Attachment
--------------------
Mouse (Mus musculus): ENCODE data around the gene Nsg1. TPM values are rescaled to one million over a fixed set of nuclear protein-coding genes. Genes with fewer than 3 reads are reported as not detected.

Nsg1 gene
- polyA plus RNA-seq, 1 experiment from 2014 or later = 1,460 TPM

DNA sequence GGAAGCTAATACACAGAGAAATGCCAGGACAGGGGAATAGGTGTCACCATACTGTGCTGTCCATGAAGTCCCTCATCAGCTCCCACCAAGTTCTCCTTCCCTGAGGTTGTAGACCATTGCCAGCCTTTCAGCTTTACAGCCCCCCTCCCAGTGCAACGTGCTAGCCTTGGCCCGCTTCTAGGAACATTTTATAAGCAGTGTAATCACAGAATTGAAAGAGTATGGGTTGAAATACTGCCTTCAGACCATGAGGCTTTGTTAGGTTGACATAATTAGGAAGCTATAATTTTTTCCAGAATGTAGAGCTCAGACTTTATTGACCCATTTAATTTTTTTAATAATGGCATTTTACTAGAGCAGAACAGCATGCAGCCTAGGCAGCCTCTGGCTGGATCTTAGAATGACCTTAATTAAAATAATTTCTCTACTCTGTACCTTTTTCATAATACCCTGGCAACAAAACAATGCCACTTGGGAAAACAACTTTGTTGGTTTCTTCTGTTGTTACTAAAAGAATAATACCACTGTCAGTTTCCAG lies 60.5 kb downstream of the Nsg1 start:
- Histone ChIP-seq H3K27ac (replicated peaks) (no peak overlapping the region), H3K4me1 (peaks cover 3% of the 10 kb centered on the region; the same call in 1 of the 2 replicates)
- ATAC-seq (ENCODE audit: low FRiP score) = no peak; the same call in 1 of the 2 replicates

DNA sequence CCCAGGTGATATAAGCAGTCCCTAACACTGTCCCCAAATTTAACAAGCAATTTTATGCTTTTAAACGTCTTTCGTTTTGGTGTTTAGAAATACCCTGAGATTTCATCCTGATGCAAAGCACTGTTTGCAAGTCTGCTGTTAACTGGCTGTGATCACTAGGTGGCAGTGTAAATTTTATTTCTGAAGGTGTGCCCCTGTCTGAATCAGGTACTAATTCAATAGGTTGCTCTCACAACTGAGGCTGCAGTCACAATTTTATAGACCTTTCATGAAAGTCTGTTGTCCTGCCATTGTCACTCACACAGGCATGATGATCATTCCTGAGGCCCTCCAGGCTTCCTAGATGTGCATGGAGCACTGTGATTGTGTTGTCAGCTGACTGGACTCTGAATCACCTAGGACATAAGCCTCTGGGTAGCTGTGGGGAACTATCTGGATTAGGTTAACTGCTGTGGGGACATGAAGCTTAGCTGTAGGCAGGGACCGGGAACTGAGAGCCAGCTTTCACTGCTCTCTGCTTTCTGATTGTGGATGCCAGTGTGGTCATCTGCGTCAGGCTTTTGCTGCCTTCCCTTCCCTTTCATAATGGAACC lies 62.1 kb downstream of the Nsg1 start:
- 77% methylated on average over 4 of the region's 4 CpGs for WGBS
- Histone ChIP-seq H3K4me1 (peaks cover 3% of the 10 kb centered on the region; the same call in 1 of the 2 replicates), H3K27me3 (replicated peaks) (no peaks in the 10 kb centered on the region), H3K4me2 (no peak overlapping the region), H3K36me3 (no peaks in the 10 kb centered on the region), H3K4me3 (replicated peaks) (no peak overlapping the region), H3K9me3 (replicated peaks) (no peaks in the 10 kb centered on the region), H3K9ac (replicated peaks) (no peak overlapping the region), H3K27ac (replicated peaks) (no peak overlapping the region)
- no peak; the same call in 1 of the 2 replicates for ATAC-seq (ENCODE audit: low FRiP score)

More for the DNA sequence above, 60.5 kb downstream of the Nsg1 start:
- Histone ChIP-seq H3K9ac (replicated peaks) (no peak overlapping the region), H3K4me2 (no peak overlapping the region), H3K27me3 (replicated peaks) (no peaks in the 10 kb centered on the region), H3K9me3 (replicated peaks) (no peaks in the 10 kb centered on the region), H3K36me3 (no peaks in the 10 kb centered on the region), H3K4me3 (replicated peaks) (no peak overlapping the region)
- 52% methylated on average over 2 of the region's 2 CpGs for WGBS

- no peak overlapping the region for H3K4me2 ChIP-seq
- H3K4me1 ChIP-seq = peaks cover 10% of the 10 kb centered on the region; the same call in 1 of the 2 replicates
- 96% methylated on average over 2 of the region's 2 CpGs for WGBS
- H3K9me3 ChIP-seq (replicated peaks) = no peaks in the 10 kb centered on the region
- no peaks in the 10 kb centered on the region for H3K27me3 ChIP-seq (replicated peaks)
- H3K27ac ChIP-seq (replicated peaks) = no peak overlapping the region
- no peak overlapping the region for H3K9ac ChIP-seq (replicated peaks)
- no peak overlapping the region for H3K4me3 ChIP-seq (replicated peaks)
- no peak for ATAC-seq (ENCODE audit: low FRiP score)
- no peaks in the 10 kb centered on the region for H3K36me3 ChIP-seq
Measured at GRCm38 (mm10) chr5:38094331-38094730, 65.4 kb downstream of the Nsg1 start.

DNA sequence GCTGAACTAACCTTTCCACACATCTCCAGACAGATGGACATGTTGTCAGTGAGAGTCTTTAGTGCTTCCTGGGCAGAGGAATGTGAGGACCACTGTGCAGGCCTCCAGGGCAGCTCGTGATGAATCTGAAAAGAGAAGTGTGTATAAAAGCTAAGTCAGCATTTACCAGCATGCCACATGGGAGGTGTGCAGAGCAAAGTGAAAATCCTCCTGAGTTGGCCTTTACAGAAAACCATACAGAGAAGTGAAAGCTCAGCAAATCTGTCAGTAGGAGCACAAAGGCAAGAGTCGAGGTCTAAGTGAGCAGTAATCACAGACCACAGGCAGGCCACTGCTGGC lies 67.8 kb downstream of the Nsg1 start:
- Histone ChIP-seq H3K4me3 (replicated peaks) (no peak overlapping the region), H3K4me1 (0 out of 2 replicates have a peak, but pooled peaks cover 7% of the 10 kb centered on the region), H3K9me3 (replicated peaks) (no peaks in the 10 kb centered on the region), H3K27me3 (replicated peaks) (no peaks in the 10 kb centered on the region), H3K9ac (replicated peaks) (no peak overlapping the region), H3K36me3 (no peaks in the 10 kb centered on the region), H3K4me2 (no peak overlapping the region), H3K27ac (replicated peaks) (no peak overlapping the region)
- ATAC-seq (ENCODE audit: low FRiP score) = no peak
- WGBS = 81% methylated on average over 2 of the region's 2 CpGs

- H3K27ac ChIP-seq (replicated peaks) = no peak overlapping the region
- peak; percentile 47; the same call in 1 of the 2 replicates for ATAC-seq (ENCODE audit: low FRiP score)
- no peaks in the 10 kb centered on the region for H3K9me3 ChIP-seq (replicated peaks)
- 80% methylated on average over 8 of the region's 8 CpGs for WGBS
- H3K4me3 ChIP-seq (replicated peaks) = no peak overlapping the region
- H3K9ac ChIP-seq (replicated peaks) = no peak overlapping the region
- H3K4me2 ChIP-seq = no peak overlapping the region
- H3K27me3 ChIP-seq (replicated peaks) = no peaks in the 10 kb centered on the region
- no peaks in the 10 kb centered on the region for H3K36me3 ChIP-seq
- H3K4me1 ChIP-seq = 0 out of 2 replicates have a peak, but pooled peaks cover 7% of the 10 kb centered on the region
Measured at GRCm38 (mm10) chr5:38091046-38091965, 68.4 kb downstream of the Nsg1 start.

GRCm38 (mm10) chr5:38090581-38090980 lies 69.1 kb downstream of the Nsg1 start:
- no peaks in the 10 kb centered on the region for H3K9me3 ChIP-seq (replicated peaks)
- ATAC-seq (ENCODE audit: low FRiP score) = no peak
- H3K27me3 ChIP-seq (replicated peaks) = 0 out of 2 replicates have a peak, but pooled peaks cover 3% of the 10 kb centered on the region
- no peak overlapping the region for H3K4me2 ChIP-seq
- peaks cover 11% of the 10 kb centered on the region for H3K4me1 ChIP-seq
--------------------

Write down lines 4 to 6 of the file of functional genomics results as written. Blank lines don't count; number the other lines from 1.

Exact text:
DNA sequence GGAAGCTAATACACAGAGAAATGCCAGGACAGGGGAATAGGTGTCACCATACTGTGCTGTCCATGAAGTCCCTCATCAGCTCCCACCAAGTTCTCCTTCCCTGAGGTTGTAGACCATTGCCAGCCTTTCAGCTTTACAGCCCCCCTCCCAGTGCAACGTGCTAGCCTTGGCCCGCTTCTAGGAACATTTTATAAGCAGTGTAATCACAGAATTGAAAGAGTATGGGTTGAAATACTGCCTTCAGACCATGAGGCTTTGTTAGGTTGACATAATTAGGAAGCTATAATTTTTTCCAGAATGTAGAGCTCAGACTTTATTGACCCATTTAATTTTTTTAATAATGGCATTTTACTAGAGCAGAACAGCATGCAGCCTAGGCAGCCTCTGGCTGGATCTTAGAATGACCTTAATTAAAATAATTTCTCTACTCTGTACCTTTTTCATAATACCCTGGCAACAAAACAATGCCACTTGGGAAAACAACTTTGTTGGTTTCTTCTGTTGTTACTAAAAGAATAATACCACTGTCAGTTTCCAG lies 60.5 kb downstream of the Nsg1 start:
- Histone ChIP-seq H3K27ac (replicated peaks) (no peak overlapping the region), H3K4me1 (peaks cover 3% of the 10 kb centered on the region; the same call in 1 of the 2 replicates)
- ATAC-seq (ENCODE audit: low FRiP score) = no peak; the same call in 1 of the 2 replicates